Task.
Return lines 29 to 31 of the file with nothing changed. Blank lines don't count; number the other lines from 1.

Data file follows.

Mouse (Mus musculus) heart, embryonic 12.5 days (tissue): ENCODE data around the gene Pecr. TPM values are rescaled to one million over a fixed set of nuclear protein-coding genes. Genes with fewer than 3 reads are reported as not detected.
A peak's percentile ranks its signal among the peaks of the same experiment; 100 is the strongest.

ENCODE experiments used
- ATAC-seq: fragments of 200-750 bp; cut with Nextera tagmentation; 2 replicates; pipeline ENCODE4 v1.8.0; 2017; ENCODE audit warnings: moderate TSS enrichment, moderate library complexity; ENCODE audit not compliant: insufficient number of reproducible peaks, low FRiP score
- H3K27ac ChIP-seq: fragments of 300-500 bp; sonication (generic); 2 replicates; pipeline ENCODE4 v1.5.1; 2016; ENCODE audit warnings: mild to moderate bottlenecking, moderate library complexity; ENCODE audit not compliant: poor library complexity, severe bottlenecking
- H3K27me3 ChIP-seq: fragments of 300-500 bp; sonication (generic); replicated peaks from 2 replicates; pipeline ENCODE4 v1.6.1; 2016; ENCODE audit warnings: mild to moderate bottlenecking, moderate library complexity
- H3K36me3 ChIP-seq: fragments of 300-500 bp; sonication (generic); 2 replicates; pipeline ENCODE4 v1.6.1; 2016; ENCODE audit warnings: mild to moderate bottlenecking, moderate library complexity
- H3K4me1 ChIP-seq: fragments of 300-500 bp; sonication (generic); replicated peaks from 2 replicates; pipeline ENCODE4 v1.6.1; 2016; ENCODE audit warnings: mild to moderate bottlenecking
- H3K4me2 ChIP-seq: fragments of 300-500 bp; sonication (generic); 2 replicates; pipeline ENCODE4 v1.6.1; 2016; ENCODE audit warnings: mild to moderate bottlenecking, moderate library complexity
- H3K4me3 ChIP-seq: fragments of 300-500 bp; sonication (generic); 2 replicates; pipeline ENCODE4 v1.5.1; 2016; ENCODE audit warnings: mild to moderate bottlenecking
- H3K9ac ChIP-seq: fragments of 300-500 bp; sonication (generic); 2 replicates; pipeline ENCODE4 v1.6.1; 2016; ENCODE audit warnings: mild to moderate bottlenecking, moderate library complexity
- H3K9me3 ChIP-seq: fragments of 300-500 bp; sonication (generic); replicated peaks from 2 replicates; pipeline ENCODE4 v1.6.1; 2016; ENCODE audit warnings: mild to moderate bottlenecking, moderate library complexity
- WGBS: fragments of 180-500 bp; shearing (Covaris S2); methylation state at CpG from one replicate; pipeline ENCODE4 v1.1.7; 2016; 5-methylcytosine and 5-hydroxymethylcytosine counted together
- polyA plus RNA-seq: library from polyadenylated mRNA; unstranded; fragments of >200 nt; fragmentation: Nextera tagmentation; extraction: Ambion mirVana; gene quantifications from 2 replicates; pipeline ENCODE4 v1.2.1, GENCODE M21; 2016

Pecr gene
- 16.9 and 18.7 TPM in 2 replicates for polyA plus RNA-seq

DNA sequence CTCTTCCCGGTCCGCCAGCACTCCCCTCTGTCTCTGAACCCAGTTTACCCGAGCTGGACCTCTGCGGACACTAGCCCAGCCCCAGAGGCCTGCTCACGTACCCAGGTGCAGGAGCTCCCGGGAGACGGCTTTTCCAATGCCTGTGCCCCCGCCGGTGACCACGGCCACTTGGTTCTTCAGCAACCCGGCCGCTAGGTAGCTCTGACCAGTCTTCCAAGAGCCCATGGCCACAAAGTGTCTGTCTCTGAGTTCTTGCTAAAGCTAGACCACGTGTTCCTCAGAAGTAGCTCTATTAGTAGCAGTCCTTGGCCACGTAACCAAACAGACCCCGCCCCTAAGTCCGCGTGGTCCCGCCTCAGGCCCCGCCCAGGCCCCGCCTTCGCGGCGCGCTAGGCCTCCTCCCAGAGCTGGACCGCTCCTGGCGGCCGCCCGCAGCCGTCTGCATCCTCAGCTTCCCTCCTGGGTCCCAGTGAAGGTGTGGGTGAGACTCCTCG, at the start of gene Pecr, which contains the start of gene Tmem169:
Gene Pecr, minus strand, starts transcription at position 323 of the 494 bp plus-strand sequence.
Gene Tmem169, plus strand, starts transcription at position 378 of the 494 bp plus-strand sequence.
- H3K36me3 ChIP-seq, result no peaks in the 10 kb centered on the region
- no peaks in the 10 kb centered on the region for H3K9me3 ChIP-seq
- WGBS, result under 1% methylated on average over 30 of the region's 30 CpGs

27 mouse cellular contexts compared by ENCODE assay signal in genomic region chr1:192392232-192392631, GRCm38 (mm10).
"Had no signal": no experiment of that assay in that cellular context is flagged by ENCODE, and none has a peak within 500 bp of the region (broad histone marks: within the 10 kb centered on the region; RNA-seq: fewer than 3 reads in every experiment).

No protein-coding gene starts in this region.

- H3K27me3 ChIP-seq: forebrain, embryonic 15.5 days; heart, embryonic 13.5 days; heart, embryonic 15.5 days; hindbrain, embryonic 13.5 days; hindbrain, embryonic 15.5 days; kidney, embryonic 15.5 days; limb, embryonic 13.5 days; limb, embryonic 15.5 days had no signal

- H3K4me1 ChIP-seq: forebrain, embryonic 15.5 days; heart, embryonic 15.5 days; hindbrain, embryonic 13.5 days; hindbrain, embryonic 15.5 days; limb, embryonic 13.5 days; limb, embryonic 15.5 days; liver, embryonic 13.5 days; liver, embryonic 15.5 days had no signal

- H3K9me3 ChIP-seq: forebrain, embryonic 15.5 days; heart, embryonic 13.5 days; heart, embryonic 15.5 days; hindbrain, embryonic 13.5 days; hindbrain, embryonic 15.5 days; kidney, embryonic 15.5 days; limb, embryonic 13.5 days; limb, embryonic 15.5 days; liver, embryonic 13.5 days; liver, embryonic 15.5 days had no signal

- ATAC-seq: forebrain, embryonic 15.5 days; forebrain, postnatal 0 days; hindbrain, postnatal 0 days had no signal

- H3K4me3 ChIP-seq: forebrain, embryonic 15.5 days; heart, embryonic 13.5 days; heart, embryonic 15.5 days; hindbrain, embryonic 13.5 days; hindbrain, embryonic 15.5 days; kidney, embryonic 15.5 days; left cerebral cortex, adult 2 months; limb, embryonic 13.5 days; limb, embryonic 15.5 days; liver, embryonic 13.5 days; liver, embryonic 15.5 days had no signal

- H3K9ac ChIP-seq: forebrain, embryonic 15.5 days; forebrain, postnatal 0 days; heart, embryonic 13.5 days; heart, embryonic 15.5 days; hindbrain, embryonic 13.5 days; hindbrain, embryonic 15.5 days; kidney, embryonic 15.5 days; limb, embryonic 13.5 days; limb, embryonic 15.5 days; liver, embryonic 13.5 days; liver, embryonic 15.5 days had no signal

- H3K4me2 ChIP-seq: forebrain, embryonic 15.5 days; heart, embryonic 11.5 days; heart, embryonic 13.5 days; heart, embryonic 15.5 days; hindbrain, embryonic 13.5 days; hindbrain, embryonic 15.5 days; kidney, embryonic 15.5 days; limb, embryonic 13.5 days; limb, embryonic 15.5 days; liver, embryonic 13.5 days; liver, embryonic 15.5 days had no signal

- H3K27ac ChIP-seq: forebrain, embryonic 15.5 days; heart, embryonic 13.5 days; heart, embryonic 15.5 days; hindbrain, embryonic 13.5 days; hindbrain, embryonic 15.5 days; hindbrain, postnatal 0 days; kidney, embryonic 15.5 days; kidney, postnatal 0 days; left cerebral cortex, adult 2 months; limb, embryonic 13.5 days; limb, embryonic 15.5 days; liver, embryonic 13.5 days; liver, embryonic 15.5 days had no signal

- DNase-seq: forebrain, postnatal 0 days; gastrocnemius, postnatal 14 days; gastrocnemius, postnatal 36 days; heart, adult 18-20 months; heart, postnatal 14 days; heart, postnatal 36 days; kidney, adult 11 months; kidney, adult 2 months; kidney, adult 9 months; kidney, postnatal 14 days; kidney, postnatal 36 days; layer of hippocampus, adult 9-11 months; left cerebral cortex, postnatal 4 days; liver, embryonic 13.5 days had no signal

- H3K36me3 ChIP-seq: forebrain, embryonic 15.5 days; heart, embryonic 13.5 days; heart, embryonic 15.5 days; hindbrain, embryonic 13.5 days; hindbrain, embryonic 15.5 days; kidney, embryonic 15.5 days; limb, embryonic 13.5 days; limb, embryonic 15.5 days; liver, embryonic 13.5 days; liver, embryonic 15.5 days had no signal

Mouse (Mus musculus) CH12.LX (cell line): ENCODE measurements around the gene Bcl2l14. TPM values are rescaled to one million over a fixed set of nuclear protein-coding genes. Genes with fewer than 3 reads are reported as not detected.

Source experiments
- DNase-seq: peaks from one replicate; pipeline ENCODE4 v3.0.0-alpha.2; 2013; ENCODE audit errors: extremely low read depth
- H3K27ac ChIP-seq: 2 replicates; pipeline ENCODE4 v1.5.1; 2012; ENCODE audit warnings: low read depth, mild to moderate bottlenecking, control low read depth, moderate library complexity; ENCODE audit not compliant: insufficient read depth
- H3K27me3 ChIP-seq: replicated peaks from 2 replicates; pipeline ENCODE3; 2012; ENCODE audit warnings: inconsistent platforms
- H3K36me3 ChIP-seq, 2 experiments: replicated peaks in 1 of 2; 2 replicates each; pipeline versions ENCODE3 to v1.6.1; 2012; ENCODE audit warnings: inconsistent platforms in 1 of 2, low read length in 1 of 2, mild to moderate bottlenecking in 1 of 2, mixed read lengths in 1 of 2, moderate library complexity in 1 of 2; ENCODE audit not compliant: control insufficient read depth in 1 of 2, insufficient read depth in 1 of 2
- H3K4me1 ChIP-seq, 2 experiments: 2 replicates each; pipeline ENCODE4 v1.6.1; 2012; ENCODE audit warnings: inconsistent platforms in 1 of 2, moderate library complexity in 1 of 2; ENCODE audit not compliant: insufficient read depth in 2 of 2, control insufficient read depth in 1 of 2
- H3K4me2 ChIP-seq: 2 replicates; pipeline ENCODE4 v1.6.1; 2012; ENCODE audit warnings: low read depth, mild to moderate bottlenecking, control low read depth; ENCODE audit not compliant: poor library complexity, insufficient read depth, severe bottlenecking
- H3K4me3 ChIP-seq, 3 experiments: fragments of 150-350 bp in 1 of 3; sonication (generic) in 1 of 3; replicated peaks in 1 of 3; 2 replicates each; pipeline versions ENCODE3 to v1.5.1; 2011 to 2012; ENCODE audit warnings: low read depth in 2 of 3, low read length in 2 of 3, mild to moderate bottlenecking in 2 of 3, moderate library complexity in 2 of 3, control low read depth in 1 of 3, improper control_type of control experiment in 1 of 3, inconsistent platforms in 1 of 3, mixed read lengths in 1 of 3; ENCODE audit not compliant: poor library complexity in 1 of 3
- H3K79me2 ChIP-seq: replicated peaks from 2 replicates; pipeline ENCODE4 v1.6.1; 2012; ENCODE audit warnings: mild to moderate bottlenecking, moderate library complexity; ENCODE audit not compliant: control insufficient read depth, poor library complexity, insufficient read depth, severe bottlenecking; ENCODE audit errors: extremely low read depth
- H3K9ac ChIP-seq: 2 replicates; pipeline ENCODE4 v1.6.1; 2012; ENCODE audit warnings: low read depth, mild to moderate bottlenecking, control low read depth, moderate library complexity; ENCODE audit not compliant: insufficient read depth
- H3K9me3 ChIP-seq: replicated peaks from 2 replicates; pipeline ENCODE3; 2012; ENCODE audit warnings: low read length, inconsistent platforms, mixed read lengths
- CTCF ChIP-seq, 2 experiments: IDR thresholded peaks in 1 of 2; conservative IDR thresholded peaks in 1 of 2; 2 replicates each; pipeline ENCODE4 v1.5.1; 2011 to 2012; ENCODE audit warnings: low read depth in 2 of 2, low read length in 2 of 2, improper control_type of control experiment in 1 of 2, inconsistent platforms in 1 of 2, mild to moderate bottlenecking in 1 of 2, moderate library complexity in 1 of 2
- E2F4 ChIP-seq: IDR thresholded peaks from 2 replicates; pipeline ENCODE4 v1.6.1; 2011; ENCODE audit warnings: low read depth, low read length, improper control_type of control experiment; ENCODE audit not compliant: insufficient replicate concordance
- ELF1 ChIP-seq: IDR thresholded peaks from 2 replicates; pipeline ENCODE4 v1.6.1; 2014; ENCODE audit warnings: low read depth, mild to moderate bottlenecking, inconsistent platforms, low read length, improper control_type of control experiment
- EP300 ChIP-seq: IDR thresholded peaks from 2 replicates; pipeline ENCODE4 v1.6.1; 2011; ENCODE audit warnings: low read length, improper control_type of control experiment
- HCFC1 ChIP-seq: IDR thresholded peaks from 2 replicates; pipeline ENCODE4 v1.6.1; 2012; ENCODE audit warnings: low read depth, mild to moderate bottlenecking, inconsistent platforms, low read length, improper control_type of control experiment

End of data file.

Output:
- ATAC-seq: forebrain, embryonic 15.5 days; forebrain, postnatal 0 days; hindbrain, postnatal 0 days had no signal

- H3K4me3 ChIP-seq: forebrain, embryonic 15.5 days; heart, embryonic 13.5 days; heart, embryonic 15.5 days; hindbrain, embryonic 13.5 days; hindbrain, embryonic 15.5 days; kidney, embryonic 15.5 days; left cerebral cortex, adult 2 months; limb, embryonic 13.5 days; limb, embryonic 15.5 days; liver, embryonic 13.5 days; liver, embryonic 15.5 days had no signal

- H3K9ac ChIP-seq: forebrain, embryonic 15.5 days; forebrain, postnatal 0 days; heart, embryonic 13.5 days; heart, embryonic 15.5 days; hindbrain, embryonic 13.5 days; hindbrain, embryonic 15.5 days; kidney, embryonic 15.5 days; limb, embryonic 13.5 days; limb, embryonic 15.5 days; liver, embryonic 13.5 days; liver, embryonic 15.5 days had no signal